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en passant = Cheater!


  • 3 years ago · Quote · #1

    ikeicon

    It seems like it never fails, when ever I capture a pawn en passant (in-passing) I am accused of cheating. LOL! Surprised

     

     

    En passant (from French: in passing) is a move in the board game of chess (Brace 1977). It is a special pawn capture which can occur immediately after a player moves a pawn two squares forward from its starting position, and an opposing pawn could have captured it, had it moved only one square forward. The opponent captures the just-moved pawn as if taking it "as it passes" through the first square. The resulting position is the same as if the pawn had moved only one square forward and the opposing pawn had captured normally.

    The en passant capture must be done on the very next turn, or the right to do so is lost.[1] Such a move is the only occasion in chess in which a piece captures but does not move to the square of the captured piece (Burgess 2000:463). If an en passant capture is the only legal move available, it must be made. En passant capture is a common theme in chess compositions.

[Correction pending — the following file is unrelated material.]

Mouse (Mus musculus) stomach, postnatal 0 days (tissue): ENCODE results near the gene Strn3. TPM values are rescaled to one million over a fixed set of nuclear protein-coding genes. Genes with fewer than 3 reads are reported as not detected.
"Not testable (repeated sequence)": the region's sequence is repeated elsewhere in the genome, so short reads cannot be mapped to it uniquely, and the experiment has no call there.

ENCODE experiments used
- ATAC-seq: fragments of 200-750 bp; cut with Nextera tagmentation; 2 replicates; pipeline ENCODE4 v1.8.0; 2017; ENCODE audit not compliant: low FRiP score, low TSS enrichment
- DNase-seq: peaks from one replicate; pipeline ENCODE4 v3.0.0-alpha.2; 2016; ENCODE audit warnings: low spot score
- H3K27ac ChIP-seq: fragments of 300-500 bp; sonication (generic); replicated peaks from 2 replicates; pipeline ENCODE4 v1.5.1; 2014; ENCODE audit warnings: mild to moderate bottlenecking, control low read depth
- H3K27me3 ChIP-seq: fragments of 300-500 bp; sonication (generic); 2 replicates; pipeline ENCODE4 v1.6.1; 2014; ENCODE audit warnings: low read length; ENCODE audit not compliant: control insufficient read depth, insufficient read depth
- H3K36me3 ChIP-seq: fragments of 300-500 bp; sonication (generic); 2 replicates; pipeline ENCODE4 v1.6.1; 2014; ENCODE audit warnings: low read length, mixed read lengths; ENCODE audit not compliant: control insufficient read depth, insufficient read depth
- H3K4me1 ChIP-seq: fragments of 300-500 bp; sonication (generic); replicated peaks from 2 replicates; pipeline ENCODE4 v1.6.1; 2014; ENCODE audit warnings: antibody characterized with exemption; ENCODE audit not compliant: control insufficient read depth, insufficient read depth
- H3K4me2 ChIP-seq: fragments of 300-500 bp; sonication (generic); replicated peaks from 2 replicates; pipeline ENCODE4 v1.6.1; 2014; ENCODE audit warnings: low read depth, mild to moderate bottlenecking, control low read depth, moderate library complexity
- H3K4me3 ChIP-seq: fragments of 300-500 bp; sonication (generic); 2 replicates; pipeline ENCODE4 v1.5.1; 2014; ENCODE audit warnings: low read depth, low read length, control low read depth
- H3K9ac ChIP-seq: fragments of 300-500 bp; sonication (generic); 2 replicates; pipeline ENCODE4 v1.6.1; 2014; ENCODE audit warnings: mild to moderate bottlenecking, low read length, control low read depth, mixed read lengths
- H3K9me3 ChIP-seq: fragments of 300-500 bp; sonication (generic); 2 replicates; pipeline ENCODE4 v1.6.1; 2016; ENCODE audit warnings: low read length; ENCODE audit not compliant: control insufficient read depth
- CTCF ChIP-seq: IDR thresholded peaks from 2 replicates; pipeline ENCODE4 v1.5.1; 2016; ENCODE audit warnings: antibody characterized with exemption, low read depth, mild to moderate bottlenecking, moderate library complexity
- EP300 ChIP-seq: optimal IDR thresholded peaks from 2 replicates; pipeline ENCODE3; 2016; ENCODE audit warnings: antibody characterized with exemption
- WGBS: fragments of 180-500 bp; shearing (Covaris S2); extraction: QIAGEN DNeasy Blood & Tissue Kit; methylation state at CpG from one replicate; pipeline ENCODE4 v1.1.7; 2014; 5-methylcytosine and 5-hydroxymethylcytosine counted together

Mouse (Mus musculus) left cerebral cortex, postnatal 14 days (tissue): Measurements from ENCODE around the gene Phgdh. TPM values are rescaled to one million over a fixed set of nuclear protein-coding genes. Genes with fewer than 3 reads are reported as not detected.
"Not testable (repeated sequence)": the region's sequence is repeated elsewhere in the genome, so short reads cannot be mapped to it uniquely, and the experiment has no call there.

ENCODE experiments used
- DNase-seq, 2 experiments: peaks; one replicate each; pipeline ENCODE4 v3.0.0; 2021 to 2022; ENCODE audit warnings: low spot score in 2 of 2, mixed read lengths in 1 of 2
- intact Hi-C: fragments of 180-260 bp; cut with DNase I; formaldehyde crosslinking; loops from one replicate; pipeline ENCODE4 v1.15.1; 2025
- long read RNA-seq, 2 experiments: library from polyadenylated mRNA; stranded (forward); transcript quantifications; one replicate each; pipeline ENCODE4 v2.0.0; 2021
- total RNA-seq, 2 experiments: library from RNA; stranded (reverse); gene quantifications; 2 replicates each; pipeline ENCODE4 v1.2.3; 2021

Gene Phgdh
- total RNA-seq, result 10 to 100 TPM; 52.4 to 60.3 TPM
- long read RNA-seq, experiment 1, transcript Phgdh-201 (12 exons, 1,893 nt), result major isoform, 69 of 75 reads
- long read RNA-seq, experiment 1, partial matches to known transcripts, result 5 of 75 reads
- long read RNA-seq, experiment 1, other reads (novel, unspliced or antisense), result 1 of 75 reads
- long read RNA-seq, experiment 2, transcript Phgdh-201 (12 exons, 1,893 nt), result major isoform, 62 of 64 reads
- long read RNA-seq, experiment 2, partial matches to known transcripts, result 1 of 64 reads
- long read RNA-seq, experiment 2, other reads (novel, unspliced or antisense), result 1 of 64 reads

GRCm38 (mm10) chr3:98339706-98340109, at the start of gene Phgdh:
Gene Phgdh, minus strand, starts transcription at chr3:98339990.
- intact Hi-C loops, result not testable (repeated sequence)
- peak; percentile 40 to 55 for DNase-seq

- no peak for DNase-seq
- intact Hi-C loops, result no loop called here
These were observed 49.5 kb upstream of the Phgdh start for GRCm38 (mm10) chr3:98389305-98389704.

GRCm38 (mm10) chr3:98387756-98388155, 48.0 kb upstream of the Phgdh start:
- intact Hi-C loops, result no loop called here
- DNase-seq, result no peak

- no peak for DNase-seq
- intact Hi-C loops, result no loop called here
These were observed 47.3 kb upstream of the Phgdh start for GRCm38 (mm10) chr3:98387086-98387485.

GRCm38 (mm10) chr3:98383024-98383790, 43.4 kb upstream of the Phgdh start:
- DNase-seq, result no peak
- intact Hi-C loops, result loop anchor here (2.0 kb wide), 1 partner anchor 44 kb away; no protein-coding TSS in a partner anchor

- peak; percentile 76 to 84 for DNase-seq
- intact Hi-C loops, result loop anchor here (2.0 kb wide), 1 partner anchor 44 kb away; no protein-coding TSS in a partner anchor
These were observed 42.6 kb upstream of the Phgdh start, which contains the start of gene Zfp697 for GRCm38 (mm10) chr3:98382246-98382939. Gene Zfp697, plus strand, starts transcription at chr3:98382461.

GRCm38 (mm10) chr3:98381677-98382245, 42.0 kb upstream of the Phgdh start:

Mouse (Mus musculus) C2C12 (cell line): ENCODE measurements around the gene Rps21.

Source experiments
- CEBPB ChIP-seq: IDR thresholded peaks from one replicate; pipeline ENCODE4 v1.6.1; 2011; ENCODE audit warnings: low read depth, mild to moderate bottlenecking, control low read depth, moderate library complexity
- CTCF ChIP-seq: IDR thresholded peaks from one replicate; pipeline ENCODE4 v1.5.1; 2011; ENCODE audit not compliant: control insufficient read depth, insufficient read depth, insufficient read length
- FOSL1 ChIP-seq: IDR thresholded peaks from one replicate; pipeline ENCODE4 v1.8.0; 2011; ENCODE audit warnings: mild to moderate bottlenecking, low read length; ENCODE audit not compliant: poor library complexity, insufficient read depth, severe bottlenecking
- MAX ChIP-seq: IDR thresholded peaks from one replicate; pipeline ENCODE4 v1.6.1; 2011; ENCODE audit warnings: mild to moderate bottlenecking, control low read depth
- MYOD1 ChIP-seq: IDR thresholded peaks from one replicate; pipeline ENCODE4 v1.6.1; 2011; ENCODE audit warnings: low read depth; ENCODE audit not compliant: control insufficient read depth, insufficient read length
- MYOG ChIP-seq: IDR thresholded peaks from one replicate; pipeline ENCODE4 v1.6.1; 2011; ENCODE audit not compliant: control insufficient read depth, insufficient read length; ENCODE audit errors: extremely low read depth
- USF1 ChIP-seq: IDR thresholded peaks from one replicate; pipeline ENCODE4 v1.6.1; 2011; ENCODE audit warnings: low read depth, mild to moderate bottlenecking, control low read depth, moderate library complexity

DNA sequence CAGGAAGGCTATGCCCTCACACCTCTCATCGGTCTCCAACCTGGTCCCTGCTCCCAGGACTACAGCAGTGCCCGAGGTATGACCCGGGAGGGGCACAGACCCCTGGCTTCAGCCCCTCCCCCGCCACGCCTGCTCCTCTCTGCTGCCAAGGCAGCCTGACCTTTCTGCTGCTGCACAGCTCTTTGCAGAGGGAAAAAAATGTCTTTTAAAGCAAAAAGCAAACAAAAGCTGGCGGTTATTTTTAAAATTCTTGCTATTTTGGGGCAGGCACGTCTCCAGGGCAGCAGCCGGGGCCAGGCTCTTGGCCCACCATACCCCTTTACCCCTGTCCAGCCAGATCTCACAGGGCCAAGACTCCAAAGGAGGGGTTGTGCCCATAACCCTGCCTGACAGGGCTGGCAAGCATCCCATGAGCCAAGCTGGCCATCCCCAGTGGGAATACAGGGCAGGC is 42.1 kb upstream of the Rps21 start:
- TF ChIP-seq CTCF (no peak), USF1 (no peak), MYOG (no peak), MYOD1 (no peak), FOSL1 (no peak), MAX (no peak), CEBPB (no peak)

This rule was added in the 15th century when the rule giving pawns the option of initially moving two squares was introduced. It prevents a pawn from using the two-square move to pass an adjacent opposing pawn without the risk of being captured (Hooper & Whyld 1992:124).

  • 3 years ago · Quote · #2

    kco

    whoa ! your first post since 2007 ! Laughing


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